The Secret of Platform Thirteen – Eva Ibbotson

But in every city there are those who have not forgotten the old days or the old stories. The ghosts, for example … The people who plodged about in the sewers under the city and came up occasionally through the man holes beside the station, they knew … and so in their own way did the pigeons. They knew that the gump was still there and they knew where it led. By a long, misty and mysterious tunnel to a secret cove where a ship waited to take those who wished it to an island so beautiful that it took the breath away.” (page 3) Continue reading “The Secret of Platform Thirteen – Eva Ibbotson”

When You Reach Me – Rebecca Stead

I still think about the letter you asked me to write. It nags at me, even though you’re gone and there’s no one to give it to anymore. Sometimes I work on it in my head, trying to map out the story you asked me to tell, about everything that happened this past fall and winter. It’s all still there, like a movie I can watch when I want to. Which is never.” (page 2) Continue reading “When You Reach Me – Rebecca Stead”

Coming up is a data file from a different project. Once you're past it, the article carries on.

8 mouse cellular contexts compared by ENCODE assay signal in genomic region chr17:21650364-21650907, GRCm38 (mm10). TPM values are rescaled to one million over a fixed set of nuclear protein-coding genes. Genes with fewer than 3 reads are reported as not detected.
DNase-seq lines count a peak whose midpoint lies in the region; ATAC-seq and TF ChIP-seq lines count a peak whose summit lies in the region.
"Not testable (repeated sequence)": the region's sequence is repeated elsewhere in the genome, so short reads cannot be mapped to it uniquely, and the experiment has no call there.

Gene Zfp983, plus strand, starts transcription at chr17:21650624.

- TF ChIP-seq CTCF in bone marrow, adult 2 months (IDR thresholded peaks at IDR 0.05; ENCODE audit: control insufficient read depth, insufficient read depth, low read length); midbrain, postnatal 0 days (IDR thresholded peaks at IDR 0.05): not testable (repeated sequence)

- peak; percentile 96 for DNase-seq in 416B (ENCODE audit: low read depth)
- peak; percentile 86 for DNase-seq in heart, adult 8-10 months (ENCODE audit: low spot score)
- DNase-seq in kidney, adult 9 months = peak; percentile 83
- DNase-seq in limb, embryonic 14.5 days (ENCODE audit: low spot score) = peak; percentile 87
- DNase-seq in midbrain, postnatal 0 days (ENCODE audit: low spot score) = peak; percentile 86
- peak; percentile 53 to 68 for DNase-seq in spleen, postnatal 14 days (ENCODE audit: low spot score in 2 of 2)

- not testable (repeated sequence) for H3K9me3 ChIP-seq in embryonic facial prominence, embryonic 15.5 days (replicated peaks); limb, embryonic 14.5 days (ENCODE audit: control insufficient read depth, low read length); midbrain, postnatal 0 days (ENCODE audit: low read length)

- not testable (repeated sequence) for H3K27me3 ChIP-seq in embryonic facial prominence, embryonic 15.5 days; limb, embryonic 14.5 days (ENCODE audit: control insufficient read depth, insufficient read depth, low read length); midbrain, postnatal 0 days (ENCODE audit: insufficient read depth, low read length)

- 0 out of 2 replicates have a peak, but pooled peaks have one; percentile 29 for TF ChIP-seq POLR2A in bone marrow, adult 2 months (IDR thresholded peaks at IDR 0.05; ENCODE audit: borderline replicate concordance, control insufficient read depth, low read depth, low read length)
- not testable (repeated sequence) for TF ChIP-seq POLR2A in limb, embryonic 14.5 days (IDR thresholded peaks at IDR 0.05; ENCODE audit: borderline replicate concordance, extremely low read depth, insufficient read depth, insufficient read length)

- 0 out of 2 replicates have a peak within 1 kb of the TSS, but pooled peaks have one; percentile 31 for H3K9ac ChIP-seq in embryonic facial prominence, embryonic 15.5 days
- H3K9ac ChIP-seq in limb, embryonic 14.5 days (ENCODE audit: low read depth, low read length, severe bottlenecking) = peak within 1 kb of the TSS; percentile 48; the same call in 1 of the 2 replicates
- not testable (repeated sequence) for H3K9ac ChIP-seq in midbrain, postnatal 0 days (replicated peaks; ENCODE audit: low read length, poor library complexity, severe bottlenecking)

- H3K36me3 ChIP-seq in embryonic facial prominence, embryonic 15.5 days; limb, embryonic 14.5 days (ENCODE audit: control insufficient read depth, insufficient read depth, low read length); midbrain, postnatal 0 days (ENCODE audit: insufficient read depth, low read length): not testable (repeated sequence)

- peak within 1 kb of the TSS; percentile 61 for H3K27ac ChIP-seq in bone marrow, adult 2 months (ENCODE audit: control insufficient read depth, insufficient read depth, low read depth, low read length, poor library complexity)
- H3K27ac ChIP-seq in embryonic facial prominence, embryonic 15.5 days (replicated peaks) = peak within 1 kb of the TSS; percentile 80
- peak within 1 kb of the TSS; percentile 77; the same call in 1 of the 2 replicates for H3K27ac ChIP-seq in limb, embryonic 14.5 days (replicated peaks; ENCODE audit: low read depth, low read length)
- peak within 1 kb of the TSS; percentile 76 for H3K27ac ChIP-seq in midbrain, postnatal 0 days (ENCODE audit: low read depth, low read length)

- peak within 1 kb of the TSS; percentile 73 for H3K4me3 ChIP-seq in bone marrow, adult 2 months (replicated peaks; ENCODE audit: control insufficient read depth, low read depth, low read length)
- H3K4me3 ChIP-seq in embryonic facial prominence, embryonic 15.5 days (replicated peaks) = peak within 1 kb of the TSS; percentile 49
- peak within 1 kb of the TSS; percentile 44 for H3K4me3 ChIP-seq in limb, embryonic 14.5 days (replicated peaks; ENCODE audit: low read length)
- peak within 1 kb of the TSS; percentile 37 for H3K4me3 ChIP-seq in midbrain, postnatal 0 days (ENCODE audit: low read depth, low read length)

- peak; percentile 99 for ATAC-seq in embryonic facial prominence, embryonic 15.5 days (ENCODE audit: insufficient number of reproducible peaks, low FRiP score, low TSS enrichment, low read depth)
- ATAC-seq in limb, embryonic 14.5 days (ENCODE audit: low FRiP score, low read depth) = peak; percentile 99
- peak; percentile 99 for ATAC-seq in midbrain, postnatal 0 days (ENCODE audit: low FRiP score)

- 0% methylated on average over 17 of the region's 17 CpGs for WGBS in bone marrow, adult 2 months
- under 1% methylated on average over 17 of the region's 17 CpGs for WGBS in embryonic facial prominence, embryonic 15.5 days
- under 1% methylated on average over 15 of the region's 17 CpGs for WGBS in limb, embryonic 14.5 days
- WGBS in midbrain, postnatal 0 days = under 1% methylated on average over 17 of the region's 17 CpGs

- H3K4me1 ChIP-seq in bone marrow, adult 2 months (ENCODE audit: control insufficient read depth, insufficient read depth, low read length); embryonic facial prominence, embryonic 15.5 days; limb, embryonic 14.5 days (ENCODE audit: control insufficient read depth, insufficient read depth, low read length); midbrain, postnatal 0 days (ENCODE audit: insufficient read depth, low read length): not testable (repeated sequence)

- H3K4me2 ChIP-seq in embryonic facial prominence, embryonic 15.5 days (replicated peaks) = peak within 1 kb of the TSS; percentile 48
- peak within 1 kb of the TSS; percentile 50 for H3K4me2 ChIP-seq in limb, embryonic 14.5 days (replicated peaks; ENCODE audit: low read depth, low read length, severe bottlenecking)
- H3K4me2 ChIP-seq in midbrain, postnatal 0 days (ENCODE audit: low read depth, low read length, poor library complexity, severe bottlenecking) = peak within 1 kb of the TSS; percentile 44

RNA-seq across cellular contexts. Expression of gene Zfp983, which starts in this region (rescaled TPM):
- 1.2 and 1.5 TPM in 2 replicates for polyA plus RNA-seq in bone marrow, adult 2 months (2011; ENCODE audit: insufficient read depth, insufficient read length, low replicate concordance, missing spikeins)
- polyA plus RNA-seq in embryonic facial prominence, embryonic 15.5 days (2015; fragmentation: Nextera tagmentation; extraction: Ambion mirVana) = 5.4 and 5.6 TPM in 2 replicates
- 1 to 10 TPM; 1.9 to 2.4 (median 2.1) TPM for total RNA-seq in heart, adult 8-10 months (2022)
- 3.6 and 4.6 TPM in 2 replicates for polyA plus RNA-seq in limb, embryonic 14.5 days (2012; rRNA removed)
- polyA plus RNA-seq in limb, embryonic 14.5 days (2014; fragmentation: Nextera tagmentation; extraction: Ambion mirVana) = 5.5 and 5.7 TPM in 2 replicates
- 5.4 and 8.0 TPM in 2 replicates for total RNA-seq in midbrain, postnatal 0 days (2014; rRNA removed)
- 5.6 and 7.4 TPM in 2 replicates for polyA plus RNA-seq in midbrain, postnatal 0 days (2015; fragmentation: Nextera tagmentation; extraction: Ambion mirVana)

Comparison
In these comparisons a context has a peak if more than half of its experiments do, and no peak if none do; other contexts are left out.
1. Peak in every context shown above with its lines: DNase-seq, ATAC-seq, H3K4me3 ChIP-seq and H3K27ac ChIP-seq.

The Westing Game – Ellen Raskin

Who were these people, these specially selected tenants? They were mothers and fathers and children. A dressmaker, a secretary, an inventor, a doctor, a judge. And, oh yes, one was a bookie, one was a burglar, one was a bomber, and one was a mistake.” (page 5) Continue reading “The Westing Game – Ellen Raskin”

The Housekeeper and The Professor– Yōko Ogawa – translated from Japanese by Stephen Snyder

Every morning, during the entire time I worked for the Professor, we repeated this numerical q and a at the front door. To the Professor, whose memory lasted only eighty minutes, I was always a new housekeeper he was meeting for the first time, and so every morning he was appropriately shy and reserved. He would ask my shoe size or telephone number, or perhaps my zip code, the registration number on my bicycle, or the number of brushstrokes in the characters of my name; and whatever the number, he invariably found some significance in it. Talk of factorials and prime flowed effortlessly, seeming completely natural, never forced.” (Page 7) Continue reading “The Housekeeper and The Professor– Yōko Ogawa – translated from Japanese by Stephen Snyder”